The 1/43rd arrived in Portugal just in time to take part in the Battle of Vimeiro on 21 August 1808. In October of the same year the 2/43rd arrived in the Peninsula as part of the reinforcements under Sir David Baird and together, the two battalions took part in the retreat to Corunna that winter.
Upon its return to England the 1/43rd was detailed to take part in the Walcheren campaign, whilst the 2/43rd returned to the Peninsula.
Shortly after it arrived in Lisbon, the battalion took part in Craufurd’s march to Talavera, arriving too late to take part in the battle. This march has been described as one almost unparalleled in military annals. The Light Division was constituted in March 1810. They spent the summer on outpost duty on the River Coa until, on 24 July they were involved in the famous Combat of the Coa. At the Battle of Bussaco the 43rd and the 52nd played a great part in repulsing Loison’s Division. In 1811 the battalion was involved in the Action at Sabugal and the Battle of Fuentes de Oñoro. In 1812 at the Siege of Ciudad Rodrigo they only lost 57 men, however they lost 347 men at the Siege of Badajoz, mainly during the storming of the breaches. At the Battle of Salamanca on 22 July 1812 the 43rd were only lightly engaged and casualties slight. Casualties were equally light at the Battle of Vittoria on 21 June 1813. Whilst the battalion was engaged in the Battles of the Pyrenees, some men of the 43rd volunteered for the final assault in the Siege of San Sebastian which culminated on 31 August 1813. 77 men were lost during the fighting of the Battle of Nivelle on 10 November 1813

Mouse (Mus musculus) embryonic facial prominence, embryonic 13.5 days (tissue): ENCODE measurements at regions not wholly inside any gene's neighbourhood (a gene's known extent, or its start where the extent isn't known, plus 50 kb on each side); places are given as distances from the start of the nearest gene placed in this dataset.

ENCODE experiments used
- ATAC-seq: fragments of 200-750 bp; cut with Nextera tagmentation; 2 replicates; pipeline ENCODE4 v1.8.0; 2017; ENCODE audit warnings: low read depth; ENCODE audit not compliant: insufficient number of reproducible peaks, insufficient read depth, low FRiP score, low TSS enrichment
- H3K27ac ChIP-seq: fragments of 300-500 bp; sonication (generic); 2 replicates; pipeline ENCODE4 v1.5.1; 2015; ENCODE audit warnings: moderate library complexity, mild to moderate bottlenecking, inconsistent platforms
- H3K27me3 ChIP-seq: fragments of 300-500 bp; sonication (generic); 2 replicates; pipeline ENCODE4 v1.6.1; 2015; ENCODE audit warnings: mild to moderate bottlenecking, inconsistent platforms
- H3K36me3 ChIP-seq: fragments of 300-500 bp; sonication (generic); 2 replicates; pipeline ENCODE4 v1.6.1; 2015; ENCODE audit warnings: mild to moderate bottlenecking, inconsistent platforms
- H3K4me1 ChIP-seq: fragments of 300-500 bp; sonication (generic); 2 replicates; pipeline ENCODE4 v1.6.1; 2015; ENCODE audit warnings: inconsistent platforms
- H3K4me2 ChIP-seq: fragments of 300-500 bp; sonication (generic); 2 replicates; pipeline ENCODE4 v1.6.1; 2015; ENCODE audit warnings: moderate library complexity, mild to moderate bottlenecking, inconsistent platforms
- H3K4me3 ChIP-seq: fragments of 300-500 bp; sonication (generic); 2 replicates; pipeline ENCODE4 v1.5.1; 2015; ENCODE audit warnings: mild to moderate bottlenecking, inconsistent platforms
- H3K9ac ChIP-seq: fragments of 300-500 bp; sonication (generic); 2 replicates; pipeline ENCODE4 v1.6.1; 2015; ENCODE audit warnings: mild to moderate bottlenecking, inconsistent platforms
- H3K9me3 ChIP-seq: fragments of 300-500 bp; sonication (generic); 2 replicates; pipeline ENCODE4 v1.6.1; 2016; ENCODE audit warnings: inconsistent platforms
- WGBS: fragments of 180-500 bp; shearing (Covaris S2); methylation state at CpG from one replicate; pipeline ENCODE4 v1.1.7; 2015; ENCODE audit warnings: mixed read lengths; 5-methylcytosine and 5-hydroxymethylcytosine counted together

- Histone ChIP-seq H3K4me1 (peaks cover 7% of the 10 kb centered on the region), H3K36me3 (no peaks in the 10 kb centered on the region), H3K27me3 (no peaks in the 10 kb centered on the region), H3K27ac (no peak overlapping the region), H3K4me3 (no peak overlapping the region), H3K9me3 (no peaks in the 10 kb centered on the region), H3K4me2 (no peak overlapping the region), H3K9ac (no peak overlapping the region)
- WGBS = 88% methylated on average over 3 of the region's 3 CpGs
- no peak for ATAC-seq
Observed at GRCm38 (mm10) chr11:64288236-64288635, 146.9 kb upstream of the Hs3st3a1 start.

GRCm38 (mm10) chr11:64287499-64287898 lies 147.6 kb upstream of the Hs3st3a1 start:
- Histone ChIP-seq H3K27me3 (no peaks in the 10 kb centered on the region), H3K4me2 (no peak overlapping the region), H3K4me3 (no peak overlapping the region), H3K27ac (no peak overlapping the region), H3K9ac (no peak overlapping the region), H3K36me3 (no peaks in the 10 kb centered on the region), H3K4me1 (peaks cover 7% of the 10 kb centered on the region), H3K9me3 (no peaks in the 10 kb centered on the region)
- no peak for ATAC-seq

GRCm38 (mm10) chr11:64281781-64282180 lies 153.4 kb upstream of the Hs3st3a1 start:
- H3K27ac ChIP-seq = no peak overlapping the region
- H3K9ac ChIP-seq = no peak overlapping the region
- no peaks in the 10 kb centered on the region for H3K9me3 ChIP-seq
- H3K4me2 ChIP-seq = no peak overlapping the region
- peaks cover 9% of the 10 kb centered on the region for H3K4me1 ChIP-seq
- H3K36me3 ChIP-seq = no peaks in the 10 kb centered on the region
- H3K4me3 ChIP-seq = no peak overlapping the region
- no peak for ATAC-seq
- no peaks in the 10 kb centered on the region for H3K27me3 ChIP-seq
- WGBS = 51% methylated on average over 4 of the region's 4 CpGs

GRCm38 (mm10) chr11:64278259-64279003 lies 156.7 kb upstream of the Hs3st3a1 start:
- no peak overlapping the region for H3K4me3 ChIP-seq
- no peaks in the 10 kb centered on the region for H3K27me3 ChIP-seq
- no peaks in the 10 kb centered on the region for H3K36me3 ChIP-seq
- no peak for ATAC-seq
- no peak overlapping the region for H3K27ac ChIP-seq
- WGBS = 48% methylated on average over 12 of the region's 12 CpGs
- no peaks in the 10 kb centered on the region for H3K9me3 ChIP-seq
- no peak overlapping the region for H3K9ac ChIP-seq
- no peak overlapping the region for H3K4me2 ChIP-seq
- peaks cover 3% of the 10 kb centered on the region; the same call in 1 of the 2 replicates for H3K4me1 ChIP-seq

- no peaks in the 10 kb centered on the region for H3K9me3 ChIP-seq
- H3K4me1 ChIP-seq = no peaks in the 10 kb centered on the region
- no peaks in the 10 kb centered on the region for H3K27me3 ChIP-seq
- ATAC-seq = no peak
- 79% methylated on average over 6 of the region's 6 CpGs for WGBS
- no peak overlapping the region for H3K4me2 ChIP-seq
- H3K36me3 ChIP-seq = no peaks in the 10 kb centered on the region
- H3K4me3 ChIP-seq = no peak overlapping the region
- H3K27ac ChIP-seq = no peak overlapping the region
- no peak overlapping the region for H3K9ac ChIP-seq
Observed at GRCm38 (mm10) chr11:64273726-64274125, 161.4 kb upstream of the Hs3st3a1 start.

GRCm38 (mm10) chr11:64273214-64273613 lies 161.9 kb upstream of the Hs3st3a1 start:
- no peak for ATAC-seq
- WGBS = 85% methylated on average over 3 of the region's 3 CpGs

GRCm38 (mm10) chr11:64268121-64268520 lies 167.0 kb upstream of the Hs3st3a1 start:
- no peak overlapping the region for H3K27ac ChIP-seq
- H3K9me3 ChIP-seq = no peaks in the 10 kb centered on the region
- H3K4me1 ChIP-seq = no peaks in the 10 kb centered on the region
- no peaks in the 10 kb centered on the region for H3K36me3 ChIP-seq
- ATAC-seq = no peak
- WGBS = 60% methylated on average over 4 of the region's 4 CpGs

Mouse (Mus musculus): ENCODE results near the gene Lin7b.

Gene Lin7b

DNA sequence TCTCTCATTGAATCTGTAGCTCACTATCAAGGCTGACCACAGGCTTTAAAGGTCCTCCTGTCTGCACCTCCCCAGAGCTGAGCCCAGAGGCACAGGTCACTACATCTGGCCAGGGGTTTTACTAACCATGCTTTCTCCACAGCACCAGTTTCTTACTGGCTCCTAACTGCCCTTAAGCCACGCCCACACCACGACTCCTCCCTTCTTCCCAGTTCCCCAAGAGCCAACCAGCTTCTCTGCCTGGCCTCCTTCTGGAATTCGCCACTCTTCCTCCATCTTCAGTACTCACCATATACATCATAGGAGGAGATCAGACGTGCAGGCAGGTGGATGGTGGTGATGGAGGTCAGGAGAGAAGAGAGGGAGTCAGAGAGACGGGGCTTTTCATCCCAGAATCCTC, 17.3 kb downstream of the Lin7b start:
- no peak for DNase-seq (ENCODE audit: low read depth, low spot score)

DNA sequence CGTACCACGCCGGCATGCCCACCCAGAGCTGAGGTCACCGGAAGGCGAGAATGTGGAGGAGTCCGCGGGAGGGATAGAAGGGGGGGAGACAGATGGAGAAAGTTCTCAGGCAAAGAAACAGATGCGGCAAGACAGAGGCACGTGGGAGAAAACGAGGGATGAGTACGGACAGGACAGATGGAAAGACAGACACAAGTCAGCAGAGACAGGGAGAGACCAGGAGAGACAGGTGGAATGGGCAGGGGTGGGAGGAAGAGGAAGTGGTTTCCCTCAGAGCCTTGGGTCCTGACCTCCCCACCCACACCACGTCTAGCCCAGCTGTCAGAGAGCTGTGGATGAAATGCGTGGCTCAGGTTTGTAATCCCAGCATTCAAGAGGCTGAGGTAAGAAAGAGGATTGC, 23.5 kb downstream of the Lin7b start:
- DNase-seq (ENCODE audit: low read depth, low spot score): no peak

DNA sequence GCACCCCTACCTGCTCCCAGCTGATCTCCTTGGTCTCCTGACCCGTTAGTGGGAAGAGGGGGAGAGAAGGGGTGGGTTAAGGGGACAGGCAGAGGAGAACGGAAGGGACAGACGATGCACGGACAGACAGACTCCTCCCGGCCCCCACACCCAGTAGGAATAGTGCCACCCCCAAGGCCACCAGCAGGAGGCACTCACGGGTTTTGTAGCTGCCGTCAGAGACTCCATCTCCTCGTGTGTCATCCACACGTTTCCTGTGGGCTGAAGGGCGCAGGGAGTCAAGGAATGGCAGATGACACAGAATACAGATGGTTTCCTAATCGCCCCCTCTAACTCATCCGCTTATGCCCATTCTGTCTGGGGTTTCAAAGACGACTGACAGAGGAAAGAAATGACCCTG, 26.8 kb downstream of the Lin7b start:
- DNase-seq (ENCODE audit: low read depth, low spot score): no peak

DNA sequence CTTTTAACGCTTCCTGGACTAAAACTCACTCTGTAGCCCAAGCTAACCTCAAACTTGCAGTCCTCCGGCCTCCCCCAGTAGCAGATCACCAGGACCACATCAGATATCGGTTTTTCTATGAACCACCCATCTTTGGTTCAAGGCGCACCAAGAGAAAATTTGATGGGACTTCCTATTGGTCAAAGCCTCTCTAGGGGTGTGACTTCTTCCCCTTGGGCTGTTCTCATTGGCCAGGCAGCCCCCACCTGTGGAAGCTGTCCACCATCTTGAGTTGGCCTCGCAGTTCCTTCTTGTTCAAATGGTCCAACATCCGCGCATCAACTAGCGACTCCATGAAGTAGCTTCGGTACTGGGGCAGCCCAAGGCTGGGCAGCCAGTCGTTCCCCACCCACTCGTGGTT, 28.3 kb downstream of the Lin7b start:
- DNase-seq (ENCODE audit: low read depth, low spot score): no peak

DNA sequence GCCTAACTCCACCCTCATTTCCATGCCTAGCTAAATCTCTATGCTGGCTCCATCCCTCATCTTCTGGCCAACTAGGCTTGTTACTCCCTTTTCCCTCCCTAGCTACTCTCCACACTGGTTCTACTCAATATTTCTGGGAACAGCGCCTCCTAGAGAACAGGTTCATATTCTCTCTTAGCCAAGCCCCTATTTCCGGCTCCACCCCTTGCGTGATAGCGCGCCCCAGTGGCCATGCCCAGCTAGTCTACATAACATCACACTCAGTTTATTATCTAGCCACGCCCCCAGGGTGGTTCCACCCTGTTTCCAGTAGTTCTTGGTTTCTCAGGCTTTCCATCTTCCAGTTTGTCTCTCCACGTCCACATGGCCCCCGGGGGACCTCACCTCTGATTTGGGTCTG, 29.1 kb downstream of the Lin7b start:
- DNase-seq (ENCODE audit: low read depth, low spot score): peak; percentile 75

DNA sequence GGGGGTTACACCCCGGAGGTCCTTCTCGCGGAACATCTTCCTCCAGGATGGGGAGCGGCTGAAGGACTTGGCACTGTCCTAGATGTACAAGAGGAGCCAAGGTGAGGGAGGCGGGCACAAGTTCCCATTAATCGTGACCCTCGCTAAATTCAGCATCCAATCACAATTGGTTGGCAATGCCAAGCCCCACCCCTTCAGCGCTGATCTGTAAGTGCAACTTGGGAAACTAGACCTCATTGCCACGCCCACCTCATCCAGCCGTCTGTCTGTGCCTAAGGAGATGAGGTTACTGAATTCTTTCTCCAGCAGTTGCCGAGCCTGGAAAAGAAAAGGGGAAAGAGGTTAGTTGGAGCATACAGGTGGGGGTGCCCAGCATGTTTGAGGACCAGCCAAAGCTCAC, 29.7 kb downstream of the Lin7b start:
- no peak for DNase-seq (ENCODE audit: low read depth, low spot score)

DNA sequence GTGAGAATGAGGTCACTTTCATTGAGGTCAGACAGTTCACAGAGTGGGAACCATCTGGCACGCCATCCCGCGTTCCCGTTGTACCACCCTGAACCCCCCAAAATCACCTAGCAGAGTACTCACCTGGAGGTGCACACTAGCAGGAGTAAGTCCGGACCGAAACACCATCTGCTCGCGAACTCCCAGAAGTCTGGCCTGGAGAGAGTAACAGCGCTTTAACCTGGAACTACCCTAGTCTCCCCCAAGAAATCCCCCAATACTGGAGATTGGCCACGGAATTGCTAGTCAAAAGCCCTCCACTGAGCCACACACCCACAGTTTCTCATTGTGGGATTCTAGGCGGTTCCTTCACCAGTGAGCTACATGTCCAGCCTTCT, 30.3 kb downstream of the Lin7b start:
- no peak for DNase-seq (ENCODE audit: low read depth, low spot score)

and further 34 a month later during the Battle of Nive. At the final battle of the Peninsular War at Toulouse on 19 April 1814 the division was in reserve.
|Peninsular War MGSM's|
|Fuentes D’Onor||May 1811|
|Ciudad Rodrigo||Jan 1812|
|St Sebastian||July –Sept 1813|
In the two battalions of the 43rd Regiment there were 491 who were awarded the MGSM.
6 were awarded 12 clasps
9 were awarded 11 clasps
17 awarded 10 clasps
Note : If a soldier has the clasp indicating that he was present at an early battle but then there is a gap before he was then engaged later, it could well be that he was absent during the interim period due to sickness or wounds.
At the end of the war the battalion was despatched to America where it took part in the ill-fated attack on New Orleans. They arrived back in Europe a day too late to take part in the Battle of Waterloo.